Dying nanny wants law change
Filipina caregiver, ill with cancer, granted residency after battle with federal government
Aug 26, 2008 04:30 AM
Juana Tejada, a Filipina nanny with terminal cancer who celebrated becoming a permanent resident yesterday, wants to make her dream of security in Canada a reality for other live-in caregivers.
A campaign led by unions and immigrant support groups is proposing a "Juana Tejada Law" – an amendment to the Immigration and Refugee Protection Act that would help guarantee the rights of medically inadmissible but otherwise qualified foreign caregivers living in Canada.
Tejada had her immigration application denied twice because, though healthy when she arrived, she developed cancer while working in Canada and was now deemed a burden on the health-care system. But after strong public support, she was recently cleared to apply for permanent residency.
Before arriving in Canada, live-in caregivers undergo stringent medical exams.
They must live with the same employer for 24 months out of three years, then undergo a second medical exam to apply for permanent residence. Tejada's supporters want to see that second exam requirement eliminated for caregivers.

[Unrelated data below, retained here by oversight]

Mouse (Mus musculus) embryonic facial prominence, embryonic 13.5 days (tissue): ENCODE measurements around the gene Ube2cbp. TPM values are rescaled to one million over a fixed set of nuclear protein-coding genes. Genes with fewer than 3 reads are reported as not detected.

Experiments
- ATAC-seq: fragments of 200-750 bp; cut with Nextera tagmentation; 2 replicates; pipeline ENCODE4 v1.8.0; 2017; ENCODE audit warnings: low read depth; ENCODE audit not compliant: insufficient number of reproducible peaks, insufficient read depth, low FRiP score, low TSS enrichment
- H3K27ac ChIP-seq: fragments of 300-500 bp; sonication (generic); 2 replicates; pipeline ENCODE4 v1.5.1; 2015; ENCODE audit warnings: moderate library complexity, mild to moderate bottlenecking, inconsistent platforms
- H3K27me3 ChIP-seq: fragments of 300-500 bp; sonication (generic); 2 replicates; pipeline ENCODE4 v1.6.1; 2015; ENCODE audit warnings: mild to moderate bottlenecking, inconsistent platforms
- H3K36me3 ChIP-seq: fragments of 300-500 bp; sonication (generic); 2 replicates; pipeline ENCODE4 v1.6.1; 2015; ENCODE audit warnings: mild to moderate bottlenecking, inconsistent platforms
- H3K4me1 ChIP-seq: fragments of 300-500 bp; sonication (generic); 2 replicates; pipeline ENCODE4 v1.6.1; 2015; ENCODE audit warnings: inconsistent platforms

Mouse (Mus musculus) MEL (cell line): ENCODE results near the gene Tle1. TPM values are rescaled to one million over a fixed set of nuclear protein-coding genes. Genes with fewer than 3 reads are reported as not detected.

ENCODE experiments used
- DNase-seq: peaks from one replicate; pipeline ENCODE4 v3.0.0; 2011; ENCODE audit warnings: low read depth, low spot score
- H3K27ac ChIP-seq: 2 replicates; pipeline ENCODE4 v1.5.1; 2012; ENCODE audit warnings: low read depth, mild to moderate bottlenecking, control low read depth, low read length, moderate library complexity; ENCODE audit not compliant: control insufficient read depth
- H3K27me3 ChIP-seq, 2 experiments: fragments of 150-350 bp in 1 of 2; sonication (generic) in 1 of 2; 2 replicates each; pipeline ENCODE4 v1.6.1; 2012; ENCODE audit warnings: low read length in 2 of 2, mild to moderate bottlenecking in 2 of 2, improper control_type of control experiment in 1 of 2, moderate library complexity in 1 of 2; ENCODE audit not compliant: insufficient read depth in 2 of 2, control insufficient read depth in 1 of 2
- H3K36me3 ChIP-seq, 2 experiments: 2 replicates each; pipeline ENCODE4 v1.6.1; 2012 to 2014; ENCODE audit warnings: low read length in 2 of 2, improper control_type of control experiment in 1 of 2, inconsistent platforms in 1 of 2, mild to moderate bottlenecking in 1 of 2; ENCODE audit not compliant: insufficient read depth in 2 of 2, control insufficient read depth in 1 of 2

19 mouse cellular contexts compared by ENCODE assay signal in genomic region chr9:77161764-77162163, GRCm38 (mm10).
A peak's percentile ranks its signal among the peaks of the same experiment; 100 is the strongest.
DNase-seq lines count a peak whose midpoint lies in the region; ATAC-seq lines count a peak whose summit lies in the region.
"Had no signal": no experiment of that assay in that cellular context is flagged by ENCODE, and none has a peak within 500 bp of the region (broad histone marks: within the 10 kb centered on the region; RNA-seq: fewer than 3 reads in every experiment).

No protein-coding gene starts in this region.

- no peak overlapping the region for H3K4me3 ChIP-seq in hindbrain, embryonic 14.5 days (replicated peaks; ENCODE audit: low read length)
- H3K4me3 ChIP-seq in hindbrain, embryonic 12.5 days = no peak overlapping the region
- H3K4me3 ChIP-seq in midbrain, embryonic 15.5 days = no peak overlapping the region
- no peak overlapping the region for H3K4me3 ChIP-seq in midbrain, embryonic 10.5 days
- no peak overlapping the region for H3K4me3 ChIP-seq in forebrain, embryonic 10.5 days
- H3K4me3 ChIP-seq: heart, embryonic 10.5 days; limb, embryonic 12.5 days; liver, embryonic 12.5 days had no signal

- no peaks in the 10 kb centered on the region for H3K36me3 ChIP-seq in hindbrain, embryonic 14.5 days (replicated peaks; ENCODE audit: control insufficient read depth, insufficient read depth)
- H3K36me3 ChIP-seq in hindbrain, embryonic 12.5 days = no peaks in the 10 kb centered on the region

I am not certain if I support this or not. I do feel for the woman but I am also concerned about the undue strain this will put on Canada's already financially strapped and overburdened health care system, a situation Canada's mass immigration system has contributed to and worsened.
I don't see why we allow nannies to apply for permanent residency anyways. What skills do they bring to Canada that Canada cannot supply itself? It seems many Filipinas will suffer the indignity of caring for someone else's children (a shame equally borne by the employer who can't bother himself and herself to raise their own damn kids) as an avenue to citizenship. But why should we let them become citizens? When their care giving job is over then what do they do? It seems to me they are just adding to the surplus labour force. We also allow it becuase they supply cheap and easy access to readily exploitable third world labour for Canada's middle class.
I can also see the law being extended to other apply to other temporary workers in Canada. This is just one complication an increasingly temporary and foreign born workforce is bringing to Canadian society.